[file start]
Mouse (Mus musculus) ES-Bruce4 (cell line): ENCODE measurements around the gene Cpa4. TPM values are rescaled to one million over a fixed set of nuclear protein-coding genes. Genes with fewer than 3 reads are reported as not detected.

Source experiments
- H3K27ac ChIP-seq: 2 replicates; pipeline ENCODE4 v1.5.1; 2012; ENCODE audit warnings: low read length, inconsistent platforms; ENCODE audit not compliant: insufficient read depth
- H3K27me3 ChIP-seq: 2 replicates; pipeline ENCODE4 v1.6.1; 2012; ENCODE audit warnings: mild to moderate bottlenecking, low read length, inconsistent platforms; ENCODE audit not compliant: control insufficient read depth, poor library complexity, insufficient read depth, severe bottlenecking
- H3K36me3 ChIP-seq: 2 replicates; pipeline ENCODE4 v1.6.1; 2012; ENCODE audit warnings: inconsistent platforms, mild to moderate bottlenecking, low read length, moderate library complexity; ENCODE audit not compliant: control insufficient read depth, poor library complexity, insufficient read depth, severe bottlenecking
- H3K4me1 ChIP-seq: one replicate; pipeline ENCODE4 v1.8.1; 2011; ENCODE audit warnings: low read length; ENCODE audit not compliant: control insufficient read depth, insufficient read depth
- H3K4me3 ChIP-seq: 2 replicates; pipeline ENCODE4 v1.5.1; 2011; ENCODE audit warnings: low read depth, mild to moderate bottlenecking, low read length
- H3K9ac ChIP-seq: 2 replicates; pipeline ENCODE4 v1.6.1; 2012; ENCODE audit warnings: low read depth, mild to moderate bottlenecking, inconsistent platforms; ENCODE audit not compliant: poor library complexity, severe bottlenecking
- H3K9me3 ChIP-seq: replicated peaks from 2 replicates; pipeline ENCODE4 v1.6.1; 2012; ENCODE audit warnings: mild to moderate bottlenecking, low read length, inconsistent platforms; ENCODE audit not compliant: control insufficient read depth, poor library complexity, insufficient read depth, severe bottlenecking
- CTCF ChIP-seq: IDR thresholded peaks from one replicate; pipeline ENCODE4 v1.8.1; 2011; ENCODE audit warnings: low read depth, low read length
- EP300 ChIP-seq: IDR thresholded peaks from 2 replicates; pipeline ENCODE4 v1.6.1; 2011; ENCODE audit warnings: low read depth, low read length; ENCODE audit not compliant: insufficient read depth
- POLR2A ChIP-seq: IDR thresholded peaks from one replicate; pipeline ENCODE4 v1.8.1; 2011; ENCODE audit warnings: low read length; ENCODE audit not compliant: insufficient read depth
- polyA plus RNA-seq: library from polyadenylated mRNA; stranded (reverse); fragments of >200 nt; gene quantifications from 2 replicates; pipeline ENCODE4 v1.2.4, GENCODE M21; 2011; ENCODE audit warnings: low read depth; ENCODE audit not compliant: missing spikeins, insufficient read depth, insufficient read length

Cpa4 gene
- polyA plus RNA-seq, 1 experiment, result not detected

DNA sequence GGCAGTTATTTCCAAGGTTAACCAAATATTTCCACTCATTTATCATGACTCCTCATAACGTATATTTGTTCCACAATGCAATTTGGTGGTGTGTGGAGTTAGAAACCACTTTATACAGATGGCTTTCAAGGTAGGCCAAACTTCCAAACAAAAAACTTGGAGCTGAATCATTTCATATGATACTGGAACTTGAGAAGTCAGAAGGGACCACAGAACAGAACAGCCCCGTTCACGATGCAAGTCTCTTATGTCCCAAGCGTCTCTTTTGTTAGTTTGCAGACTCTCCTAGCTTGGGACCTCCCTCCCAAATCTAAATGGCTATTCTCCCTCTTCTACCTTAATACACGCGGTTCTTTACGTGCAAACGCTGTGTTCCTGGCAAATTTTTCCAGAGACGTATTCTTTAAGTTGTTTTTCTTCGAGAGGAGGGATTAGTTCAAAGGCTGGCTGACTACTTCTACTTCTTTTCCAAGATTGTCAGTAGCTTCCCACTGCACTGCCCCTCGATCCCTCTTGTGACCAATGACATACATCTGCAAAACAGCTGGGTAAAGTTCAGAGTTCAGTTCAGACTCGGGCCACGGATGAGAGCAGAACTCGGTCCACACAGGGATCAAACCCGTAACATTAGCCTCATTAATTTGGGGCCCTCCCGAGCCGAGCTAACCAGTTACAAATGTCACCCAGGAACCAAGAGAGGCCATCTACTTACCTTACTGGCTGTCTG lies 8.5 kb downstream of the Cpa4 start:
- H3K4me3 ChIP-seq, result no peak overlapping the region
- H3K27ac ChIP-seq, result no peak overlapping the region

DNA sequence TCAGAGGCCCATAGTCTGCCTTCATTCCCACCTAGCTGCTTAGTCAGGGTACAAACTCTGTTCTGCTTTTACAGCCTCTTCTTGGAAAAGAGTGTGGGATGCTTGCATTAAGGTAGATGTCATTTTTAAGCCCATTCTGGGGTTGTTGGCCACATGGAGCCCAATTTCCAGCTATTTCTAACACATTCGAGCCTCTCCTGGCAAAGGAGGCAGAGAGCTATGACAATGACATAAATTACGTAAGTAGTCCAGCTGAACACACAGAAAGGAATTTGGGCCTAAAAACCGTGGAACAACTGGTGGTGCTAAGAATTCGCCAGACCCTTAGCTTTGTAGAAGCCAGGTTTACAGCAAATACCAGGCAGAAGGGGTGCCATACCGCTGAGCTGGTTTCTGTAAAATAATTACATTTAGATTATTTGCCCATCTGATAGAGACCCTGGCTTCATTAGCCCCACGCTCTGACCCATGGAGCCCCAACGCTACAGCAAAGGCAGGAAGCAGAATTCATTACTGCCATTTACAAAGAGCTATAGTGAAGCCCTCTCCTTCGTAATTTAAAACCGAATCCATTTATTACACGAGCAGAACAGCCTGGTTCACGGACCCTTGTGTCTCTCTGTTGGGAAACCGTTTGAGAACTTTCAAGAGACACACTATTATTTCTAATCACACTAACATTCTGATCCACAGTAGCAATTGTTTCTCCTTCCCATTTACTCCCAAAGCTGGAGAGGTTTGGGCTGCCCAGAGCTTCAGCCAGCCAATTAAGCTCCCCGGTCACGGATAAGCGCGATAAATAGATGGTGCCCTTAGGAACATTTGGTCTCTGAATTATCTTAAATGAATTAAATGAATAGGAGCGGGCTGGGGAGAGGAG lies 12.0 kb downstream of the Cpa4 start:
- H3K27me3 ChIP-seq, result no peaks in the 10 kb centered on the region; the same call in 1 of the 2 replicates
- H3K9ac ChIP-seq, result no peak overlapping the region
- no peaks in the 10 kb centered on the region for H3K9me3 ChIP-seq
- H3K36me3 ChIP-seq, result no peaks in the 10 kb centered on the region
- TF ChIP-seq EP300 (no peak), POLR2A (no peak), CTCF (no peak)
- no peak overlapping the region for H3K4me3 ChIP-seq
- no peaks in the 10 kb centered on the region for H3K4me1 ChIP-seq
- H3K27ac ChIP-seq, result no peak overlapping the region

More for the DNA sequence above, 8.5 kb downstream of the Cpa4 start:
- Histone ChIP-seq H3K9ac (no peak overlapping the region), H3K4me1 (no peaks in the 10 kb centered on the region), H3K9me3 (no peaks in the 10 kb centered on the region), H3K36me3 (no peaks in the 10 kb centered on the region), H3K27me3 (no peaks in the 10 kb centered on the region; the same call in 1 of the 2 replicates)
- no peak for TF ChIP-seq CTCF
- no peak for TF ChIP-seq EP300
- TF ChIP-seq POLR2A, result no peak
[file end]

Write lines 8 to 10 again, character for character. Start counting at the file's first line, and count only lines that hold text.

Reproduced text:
- H3K9ac ChIP-seq: 2 replicates; pipeline ENCODE4 v1.6.1; 2012; ENCODE audit warnings: low read depth, mild to moderate bottlenecking, inconsistent platforms; ENCODE audit not compliant: poor library complexity, severe bottlenecking
- H3K9me3 ChIP-seq: replicated peaks from 2 replicates; pipeline ENCODE4 v1.6.1; 2012; ENCODE audit warnings: mild to moderate bottlenecking, low read length, inconsistent platforms; ENCODE audit not compliant: control insufficient read depth, poor library complexity, insufficient read depth, severe bottlenecking
- CTCF ChIP-seq: IDR thresholded peaks from one replicate; pipeline ENCODE4 v1.8.1; 2011; ENCODE audit warnings: low read depth, low read length